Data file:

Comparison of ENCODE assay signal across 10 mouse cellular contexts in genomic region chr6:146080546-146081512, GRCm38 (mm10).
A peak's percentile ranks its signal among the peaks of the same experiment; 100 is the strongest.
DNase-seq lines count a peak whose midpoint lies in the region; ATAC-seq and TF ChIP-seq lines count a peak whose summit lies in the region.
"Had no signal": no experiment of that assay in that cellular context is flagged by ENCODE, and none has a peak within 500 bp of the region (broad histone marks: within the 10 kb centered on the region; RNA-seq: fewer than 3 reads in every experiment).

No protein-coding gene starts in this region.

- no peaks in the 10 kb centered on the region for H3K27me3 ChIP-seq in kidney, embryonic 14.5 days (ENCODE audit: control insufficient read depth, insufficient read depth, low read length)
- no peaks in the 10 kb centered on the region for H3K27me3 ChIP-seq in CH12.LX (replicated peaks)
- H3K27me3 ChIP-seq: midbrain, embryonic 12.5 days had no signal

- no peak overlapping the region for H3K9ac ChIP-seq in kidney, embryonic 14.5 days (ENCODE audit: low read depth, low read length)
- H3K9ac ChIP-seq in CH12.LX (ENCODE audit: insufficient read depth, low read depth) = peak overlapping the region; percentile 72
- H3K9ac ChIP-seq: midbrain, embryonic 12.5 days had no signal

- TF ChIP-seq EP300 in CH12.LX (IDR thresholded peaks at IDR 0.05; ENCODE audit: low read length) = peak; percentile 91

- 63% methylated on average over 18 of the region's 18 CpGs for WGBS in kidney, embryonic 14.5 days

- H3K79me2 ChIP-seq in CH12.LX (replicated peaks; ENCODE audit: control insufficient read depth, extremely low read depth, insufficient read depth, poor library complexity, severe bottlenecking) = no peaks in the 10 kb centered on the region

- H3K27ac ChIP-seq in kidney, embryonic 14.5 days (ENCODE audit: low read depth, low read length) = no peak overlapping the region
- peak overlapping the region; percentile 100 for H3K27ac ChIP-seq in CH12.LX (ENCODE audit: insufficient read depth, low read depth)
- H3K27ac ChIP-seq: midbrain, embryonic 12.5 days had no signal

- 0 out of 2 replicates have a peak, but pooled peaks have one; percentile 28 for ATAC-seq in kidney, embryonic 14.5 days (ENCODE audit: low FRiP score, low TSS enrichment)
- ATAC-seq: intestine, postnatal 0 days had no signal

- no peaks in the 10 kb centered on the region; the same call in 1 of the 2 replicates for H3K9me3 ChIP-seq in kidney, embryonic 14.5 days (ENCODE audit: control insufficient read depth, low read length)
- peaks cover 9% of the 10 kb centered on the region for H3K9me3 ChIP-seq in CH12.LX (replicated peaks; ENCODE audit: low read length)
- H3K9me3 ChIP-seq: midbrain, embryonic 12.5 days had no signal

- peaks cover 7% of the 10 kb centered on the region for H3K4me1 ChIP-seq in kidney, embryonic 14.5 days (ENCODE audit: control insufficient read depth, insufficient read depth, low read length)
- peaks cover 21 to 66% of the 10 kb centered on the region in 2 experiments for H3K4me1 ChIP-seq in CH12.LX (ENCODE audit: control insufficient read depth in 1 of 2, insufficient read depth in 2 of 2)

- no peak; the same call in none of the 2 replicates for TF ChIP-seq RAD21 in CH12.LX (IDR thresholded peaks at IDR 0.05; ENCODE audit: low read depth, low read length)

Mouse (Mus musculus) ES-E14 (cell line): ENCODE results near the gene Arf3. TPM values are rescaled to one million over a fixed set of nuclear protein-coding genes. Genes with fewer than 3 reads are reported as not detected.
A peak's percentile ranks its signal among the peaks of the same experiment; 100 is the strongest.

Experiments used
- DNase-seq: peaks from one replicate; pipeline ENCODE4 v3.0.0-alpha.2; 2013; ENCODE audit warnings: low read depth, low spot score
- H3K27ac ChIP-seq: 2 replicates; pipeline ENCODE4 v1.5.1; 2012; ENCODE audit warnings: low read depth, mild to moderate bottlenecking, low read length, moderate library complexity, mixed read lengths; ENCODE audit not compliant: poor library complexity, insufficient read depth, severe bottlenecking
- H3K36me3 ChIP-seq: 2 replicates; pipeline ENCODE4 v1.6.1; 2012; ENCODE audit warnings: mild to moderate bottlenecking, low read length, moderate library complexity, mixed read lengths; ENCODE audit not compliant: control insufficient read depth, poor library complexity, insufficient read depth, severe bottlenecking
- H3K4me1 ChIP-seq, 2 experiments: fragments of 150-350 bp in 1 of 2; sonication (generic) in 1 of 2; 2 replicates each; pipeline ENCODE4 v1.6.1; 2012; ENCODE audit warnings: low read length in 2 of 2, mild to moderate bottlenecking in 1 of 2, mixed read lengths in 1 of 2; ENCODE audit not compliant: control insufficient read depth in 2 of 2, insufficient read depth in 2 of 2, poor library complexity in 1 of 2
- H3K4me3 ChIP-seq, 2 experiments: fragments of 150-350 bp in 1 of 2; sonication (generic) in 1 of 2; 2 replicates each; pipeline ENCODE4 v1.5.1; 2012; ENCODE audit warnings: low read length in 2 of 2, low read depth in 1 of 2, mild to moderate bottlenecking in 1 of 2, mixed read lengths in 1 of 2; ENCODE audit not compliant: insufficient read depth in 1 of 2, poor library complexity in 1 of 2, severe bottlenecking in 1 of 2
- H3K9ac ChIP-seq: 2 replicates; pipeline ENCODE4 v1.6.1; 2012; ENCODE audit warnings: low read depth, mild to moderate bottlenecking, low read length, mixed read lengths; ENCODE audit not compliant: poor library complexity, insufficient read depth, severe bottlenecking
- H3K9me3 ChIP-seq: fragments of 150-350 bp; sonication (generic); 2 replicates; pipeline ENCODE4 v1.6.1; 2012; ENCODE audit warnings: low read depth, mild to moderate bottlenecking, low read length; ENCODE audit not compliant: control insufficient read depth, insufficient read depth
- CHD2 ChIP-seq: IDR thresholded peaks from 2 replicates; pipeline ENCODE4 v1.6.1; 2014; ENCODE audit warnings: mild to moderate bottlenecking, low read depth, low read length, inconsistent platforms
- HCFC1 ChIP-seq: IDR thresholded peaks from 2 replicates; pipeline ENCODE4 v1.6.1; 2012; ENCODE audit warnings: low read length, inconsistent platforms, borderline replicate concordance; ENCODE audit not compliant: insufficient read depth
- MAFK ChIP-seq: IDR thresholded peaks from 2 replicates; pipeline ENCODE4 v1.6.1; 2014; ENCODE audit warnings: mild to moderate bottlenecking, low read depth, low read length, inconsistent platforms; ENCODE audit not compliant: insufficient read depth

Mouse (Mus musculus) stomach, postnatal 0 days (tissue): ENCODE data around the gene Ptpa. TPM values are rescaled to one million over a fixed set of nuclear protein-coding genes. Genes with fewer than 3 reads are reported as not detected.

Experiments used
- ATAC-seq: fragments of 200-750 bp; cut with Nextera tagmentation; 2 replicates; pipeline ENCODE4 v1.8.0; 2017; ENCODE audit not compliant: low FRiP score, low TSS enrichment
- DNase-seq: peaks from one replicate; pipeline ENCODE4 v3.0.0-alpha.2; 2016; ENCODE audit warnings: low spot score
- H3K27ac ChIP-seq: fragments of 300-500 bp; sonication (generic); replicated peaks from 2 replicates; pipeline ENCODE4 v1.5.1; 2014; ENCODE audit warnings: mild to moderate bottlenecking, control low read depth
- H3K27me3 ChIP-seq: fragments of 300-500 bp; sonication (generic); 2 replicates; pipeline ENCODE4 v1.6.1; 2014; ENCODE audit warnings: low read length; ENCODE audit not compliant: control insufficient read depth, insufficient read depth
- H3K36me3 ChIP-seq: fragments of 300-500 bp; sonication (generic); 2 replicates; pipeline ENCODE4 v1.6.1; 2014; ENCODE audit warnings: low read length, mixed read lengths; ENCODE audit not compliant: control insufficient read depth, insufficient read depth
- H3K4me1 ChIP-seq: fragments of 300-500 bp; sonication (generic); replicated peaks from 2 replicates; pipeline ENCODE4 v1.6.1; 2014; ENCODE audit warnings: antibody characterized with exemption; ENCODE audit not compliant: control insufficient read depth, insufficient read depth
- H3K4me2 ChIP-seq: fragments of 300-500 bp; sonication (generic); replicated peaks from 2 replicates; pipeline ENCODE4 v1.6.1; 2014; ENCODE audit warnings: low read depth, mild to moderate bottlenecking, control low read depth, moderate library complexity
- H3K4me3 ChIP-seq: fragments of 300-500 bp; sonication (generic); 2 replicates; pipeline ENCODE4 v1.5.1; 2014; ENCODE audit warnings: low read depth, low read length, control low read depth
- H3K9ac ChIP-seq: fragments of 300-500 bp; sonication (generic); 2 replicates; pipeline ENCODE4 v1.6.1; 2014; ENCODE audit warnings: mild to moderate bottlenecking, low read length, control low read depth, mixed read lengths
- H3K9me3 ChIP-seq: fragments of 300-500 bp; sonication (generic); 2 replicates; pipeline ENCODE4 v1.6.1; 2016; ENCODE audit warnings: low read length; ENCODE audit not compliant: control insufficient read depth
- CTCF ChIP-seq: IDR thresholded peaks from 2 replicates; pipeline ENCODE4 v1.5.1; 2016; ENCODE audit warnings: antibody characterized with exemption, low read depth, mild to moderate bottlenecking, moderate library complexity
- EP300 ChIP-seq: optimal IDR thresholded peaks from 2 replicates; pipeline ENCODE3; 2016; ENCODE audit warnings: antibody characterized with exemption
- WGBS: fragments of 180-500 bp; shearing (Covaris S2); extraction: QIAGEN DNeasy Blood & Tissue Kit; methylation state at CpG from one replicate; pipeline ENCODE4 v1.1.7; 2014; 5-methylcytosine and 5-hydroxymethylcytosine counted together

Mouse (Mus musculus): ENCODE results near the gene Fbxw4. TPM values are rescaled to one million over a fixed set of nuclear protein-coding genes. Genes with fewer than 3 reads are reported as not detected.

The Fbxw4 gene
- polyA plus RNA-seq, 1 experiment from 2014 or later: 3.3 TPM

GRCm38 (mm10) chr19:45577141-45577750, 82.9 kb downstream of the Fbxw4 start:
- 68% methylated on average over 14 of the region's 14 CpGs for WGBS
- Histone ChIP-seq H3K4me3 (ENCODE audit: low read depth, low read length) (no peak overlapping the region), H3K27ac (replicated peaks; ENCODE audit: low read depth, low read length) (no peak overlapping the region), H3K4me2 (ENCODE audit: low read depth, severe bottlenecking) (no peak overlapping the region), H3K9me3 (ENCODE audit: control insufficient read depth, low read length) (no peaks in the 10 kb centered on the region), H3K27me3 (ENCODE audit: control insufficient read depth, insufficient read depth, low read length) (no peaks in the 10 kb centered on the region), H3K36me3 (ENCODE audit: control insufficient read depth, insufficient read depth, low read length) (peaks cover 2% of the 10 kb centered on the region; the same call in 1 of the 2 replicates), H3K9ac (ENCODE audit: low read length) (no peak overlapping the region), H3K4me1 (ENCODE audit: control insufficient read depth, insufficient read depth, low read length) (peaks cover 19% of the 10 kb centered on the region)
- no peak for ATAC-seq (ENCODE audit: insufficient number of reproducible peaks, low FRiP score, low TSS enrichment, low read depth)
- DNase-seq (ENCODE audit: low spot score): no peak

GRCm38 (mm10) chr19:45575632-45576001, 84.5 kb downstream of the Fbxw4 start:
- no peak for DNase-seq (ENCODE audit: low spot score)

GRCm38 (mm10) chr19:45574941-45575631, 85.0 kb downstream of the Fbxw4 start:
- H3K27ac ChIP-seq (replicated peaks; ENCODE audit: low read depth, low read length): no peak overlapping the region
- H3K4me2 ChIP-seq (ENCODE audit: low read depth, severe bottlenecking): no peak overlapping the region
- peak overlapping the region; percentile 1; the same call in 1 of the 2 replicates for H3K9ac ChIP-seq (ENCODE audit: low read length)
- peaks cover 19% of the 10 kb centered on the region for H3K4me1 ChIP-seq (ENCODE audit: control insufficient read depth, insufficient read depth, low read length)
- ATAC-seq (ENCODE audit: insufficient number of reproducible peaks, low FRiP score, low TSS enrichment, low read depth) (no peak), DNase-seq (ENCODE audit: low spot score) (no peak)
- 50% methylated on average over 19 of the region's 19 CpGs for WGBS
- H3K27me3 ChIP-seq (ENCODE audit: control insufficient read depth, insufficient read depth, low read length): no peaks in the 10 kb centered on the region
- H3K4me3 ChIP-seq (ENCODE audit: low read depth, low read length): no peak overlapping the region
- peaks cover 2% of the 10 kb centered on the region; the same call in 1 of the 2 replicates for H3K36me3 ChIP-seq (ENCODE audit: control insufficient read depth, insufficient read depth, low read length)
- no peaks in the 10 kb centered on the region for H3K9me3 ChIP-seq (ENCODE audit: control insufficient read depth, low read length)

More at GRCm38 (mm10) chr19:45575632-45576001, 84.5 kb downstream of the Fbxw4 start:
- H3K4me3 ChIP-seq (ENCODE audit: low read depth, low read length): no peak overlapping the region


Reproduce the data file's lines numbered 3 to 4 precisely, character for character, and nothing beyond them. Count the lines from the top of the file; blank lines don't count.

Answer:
DNase-seq lines count a peak whose midpoint lies in the region; ATAC-seq and TF ChIP-seq lines count a peak whose summit lies in the region.
"Had no signal": no experiment of that assay in that cellular context is flagged by ENCODE, and none has a peak within 500 bp of the region (broad histone marks: within the 10 kb centered on the region; RNA-seq: fewer than 3 reads in every experiment).